They work long hours. They hold the lives of people in their hands. They train for years. But they get treated like second-class citizens by government. They often don’t get paid on time, they work hours in excess of the legal limit, their working environments are dangerous and they are often treated with disrespect by their bosses.
Medical professionals – especially doctors and specialists working in government health facilities – have every right to feel aggrieved. Many of them, battling depression and exhaustion due to constant abuse from the state health system, are applying to work abroad and will be lost to this country forever.
It is an appalling situation all round. That is before factoring in the mess at the internet portal the health department runs to manage applications for community service by newly qualified doctors.
As we reported yesterday, this portal simply does not work as it should.
When frustrated medics try to phone the department’s helpline, calls go unanswered and get cut off after 15 minutes of holding on.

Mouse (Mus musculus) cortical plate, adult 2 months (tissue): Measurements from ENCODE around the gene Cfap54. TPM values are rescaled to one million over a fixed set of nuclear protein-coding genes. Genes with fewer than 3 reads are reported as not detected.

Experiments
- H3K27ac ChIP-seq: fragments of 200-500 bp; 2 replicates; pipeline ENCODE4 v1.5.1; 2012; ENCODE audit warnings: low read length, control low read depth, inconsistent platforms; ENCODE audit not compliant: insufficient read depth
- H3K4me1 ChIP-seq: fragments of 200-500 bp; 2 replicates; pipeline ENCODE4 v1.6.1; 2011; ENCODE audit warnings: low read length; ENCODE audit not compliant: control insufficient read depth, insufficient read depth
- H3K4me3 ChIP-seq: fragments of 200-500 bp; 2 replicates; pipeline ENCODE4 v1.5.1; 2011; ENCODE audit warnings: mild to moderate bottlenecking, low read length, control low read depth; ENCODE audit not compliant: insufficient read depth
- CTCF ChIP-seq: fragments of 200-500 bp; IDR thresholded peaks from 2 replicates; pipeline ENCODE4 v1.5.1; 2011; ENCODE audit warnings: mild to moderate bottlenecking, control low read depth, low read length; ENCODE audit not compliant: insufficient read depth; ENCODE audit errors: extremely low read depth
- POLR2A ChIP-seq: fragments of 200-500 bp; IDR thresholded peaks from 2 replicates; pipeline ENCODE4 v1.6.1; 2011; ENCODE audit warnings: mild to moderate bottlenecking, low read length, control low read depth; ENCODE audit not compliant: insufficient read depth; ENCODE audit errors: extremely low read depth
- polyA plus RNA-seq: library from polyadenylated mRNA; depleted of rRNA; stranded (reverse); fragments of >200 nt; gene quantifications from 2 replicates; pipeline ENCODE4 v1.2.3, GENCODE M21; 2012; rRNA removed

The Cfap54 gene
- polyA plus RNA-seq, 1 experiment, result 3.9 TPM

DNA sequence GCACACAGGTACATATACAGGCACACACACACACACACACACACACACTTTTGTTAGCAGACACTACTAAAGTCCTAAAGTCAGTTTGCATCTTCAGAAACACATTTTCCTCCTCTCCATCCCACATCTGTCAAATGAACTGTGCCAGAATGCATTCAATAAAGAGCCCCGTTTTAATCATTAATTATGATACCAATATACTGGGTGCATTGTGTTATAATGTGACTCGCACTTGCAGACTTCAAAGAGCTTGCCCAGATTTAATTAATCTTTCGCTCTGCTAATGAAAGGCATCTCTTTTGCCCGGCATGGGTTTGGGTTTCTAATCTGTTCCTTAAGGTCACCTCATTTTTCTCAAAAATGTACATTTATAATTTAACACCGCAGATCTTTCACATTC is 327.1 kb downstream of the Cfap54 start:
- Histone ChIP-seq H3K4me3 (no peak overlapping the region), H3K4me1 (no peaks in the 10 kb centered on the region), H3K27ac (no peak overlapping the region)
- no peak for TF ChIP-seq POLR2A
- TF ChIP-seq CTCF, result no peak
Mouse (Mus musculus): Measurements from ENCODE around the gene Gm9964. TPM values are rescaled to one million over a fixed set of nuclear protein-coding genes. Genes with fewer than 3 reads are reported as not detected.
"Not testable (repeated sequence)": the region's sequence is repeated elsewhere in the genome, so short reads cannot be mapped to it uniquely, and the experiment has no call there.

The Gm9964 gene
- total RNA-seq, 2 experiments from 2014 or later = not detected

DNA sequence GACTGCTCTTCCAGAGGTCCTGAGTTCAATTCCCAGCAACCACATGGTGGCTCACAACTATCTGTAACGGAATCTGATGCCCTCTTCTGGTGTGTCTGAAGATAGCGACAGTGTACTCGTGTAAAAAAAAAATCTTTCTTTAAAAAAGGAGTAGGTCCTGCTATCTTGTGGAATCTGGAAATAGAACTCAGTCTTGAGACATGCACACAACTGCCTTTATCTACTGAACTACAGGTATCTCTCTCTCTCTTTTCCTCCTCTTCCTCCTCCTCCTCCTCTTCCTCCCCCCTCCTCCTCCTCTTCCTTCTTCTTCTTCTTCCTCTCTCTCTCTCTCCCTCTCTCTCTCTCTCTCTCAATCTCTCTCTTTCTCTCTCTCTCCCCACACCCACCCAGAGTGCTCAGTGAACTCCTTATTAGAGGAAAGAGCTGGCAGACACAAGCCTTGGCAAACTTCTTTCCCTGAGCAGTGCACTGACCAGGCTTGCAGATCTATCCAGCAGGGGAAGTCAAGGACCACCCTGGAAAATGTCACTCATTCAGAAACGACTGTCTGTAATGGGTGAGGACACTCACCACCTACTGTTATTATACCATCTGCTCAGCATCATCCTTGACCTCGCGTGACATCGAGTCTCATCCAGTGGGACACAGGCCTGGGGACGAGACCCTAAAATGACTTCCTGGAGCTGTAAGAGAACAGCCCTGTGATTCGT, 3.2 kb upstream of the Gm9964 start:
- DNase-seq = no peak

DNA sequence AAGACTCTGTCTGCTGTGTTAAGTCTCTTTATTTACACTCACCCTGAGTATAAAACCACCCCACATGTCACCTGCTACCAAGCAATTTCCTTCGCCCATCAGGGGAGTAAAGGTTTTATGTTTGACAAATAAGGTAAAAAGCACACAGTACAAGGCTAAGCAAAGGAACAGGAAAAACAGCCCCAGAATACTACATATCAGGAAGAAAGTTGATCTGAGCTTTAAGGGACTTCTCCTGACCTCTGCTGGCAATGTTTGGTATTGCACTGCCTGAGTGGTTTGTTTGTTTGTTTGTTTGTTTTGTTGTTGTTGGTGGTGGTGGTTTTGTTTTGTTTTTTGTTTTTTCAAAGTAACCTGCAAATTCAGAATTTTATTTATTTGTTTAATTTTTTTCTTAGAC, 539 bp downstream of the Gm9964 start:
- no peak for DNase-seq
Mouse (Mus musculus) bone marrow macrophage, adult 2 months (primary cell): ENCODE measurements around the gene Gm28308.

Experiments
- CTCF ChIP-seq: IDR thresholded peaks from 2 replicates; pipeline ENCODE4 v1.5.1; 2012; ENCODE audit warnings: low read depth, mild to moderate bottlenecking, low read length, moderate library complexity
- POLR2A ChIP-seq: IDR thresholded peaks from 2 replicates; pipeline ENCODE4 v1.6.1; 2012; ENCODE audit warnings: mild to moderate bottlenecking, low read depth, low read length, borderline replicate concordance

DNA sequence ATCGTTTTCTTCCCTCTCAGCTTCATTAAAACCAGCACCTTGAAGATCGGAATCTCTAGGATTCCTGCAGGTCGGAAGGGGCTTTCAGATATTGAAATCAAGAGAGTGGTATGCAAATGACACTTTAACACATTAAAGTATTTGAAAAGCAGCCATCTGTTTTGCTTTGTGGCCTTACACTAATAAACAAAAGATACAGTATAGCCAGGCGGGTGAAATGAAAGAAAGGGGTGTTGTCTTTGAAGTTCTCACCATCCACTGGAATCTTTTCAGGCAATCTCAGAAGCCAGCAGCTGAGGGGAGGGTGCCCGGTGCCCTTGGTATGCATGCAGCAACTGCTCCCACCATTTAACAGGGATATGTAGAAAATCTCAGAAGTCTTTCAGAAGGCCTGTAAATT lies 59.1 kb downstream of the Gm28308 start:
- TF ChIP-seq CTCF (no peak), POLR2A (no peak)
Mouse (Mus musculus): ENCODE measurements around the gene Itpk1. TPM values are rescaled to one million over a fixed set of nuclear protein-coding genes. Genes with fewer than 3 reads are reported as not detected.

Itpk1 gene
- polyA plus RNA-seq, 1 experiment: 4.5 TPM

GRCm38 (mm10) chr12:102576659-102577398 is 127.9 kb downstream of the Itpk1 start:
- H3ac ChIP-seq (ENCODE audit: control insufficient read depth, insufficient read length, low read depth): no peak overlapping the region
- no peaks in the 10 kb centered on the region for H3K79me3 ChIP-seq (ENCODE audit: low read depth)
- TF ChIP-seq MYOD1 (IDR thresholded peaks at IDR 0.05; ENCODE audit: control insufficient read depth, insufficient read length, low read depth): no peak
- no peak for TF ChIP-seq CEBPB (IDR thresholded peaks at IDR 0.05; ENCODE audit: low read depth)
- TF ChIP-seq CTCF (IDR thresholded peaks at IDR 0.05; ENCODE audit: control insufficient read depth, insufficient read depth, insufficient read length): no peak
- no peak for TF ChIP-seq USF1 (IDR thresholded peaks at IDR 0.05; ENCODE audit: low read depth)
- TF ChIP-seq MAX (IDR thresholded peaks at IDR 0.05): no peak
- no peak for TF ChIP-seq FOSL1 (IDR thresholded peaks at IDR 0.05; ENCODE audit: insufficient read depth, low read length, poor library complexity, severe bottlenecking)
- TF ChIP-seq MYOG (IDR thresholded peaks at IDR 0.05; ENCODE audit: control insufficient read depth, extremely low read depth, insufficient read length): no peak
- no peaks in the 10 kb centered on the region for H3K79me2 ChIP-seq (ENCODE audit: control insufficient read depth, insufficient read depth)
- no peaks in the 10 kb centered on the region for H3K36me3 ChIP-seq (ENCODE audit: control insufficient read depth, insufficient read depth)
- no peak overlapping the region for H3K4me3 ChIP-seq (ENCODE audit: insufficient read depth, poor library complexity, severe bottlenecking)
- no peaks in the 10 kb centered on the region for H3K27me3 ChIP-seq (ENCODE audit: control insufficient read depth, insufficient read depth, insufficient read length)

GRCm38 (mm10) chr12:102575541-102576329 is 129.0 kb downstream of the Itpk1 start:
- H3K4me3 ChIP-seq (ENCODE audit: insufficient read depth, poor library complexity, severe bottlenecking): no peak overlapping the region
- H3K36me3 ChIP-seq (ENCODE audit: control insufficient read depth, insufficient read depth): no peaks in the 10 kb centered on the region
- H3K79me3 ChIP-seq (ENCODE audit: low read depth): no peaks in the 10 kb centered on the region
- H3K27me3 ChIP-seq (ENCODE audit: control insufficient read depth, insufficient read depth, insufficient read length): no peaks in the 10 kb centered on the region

This is unacceptable. And the person who is directly responsible – because the buck must stop at his desk – is Health Minister Dr Aaron Motsoaledi.
One would have thought that as a former practicing doctor himself, he would have some sympathy for those affected by the shambles that is his department. Apparently not …
If the health minister cannot get some of the basics right in the conditions of service of doctors and other medical staff in the state system, how on earth is he going to be able to run the much more ambitious National Health Insurance scheme?
Mr Minister, medical staff are vital for a functioning society. We need to value their contribution and start treating them with respect.